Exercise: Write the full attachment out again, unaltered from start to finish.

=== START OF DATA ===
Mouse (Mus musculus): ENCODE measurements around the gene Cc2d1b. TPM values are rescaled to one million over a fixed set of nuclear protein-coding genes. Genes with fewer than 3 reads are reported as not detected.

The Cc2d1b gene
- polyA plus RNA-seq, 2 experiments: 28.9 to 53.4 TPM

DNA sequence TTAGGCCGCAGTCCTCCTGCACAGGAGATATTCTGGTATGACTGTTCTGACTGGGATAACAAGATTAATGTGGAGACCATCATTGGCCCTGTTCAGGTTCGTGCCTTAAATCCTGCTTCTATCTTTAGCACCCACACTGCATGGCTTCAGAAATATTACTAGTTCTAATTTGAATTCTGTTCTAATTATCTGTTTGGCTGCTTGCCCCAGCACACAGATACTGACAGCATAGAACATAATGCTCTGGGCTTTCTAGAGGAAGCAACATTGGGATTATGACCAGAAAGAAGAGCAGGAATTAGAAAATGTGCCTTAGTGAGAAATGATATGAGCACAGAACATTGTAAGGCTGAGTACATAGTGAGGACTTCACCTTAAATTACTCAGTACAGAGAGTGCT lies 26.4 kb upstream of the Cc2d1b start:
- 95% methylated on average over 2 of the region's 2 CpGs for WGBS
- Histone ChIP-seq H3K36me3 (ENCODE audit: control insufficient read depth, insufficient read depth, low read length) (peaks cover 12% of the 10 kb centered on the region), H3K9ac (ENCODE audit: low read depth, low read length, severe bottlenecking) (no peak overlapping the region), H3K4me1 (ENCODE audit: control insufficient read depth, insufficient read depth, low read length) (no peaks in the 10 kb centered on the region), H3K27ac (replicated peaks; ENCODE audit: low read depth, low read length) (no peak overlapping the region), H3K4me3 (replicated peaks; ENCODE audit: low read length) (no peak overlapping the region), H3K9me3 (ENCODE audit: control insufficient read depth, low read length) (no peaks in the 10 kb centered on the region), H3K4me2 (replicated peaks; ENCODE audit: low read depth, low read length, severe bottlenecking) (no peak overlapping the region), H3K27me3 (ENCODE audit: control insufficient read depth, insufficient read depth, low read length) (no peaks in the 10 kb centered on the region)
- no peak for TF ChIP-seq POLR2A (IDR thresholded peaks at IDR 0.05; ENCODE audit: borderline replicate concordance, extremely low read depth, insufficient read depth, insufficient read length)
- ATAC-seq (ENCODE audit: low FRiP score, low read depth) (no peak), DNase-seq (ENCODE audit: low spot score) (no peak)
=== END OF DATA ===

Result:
Mouse (Mus musculus): ENCODE measurements around the gene Cc2d1b. TPM values are rescaled to one million over a fixed set of nuclear protein-coding genes. Genes with fewer than 3 reads are reported as not detected.

The Cc2d1b gene
- polyA plus RNA-seq, 2 experiments: 28.9 to 53.4 TPM

DNA sequence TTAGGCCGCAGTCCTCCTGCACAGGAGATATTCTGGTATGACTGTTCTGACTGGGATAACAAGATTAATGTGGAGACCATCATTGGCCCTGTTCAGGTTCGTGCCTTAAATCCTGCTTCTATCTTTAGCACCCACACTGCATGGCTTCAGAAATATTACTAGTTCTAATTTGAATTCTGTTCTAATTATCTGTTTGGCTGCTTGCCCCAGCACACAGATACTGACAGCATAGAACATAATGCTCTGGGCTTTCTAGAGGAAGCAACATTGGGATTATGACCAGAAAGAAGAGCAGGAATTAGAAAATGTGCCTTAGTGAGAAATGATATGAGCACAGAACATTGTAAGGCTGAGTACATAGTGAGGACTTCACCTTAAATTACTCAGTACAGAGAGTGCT lies 26.4 kb upstream of the Cc2d1b start:
- 95% methylated on average over 2 of the region's 2 CpGs for WGBS
- Histone ChIP-seq H3K36me3 (ENCODE audit: control insufficient read depth, insufficient read depth, low read length) (peaks cover 12% of the 10 kb centered on the region), H3K9ac (ENCODE audit: low read depth, low read length, severe bottlenecking) (no peak overlapping the region), H3K4me1 (ENCODE audit: control insufficient read depth, insufficient read depth, low read length) (no peaks in the 10 kb centered on the region), H3K27ac (replicated peaks; ENCODE audit: low read depth, low read length) (no peak overlapping the region), H3K4me3 (replicated peaks; ENCODE audit: low read length) (no peak overlapping the region), H3K9me3 (ENCODE audit: control insufficient read depth, low read length) (no peaks in the 10 kb centered on the region), H3K4me2 (replicated peaks; ENCODE audit: low read depth, low read length, severe bottlenecking) (no peak overlapping the region), H3K27me3 (ENCODE audit: control insufficient read depth, insufficient read depth, low read length) (no peaks in the 10 kb centered on the region)
- no peak for TF ChIP-seq POLR2A (IDR thresholded peaks at IDR 0.05; ENCODE audit: borderline replicate concordance, extremely low read depth, insufficient read depth, insufficient read length)
- ATAC-seq (ENCODE audit: low FRiP score, low read depth) (no peak), DNase-seq (ENCODE audit: low spot score) (no peak)